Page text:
The Sony LinkBuds WF-L900 headphones are the most recent true wireless product from the firm, and the open form of the headphones enables you to listen to music and hear what is going on around you at the same time without obstructing your ear canals. Doesn’t that sound forward-thinking to you? Yes, with the exception of the fact that these earbuds aren’t the first of their kind.
Others believe that the more current Bose Sport Open earphones are a more accurate reflection of the ‘open earphones’ subcategory, whilst some people believe that the original AirPods were the first to market open earbuds. Simply put, Sony took the concept and devised a more original approach to presenting it to the public.
Sony LinkBuds WF-L900 Specifications
|Dimensions||1.77″ x 1.77″ x 0.98″|
|Weight||0.23 oz (each bud)|
|Battery life||Up to 8 hours (24 hours with charging case)|
|Noise cancellation||Dual noise sensor technology|
Sony LinkBuds WF-L900: Design
This is one of the most ambitiously made audio items that Sony has ever made. Each bud has two circles: one is big enough to hold the internals, and the other is a thin speaker unit that rests on the concha.
Plastic and metal are used for the outside. The buds are made to be strong enough to handle a lot of damage, and they are IPX4 splash and sweat proof. Accents in silver, for example, are a unique touch that adds a bit of style. We also like the gray version with white spots. The buds look like they were dipped in cookies and cream ice cream. You can buy this earbuds from its official website
Sony LinkBuds WF-L900: Comfort
The Linkbuds are nice for a few hours, but because they don’t have eartips, they tend to hurt my ears more than my favorites over time. That’s partly because almost all of the fit is based on the plastic shells, with the exception of the small loop at the top, which is hard to put in and, at least for me, tends to slip out sometimes. You also have to be careful about how the driver is positioned. Even a small movement in your ear can have a big effect on how well the headphones work.
Sony LinkBuds WF-L900: Connectivity
Sony’s LinkBuds, a pair of Bluetooth 5.2 headphones, support not just the standard SBC codec but also the alternative AAC codec. The SBC connection is reliable but Android lacks a reliable high-quality Bluetooth codec. Even though multipoint Bluetooth isn’t supported, you can still listen to music with just one set of headphones.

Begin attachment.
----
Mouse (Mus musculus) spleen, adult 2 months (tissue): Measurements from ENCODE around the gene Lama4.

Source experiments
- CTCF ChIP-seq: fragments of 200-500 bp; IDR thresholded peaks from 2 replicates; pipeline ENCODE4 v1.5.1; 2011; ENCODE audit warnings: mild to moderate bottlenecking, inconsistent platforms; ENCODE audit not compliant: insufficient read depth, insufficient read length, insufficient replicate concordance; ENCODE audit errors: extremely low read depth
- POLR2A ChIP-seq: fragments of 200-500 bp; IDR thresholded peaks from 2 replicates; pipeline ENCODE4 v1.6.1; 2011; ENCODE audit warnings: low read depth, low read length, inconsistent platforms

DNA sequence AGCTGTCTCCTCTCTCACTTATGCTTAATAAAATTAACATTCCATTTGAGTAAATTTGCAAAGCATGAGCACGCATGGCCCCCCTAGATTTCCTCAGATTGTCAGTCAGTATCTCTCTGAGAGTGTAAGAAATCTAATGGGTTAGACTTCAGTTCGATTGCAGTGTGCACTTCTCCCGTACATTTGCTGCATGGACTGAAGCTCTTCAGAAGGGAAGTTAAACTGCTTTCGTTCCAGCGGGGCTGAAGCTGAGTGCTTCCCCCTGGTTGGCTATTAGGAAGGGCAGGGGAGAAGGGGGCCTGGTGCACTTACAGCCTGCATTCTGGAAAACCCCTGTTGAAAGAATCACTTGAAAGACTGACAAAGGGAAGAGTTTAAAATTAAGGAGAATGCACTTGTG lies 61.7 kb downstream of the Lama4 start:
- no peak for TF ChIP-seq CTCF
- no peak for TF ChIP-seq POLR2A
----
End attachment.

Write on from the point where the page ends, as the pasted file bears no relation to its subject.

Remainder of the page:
Sony LinkBuds WF-L900: Sound quality
The acoustic signature of the Sony LinkBuds (cyan) is significantly different from our internal aim (pink). Sound below about 150 Hz is essentially absent from the chart above, but you may find that the listening experience isn’t as horrible as it seems. To be clear, the bass range is noticeably under-emphasized, yet it can still sound fine inside. Everything goes out of the window.
Battery Life and Charging Case
Popular Sony types with longer playtimes include the WF-1000XM4 (8 to 12 hours) and WF-SP800N (9 hours). The LinkBuds only say that a full charge will last 5.5 hours, but in my tests, it only lasted 5 hours when noise and extra features were taken into account. It doesn’t last as long as the AirPods 3 (6 hours) or the AirPods Pro (5 hours with ANC turned off). Even more frustrating is that the charging case only says it can charge for 17.5 hours. This is several hours less than any AirPods charging case, which says it can charge for between 24 and 30 hours.
Price and availability
The LinkBuds WF-L900 come in black or white and have an MSRP of $180. You can buy them at Sony and Best Buy or on Amazon for a little less (at the time of this writing). There are five sets of different-sized Arc supports and a charging case inside the box.
So, this is the whole story. Sony has made a pair of wireless earbuds called LinkBuds that are made for people who don’t like wireless earbuds. Their unique design solves a number of problems that other in-ear headphones have. Even though the sound quality isn’t perfect, there’s a lot to like about these headphones.
Sony LinkBuds WF-L900 review: The good and The bad
- Funky design
- Good call quality
- Zero isolation
The first LinkBuds were open-ear, so you could easily hear what was going on around you without taking the buds out. But that means they won’t stop sound, and sound will get through.
If the ear-fitting supports aren’t put in the right holes, it’s easy for the LinkBuds to fall out. To put the ear fitting supports on, do the following: Push the ear fitting backer into the ear groove to line it up with the ear groove (A).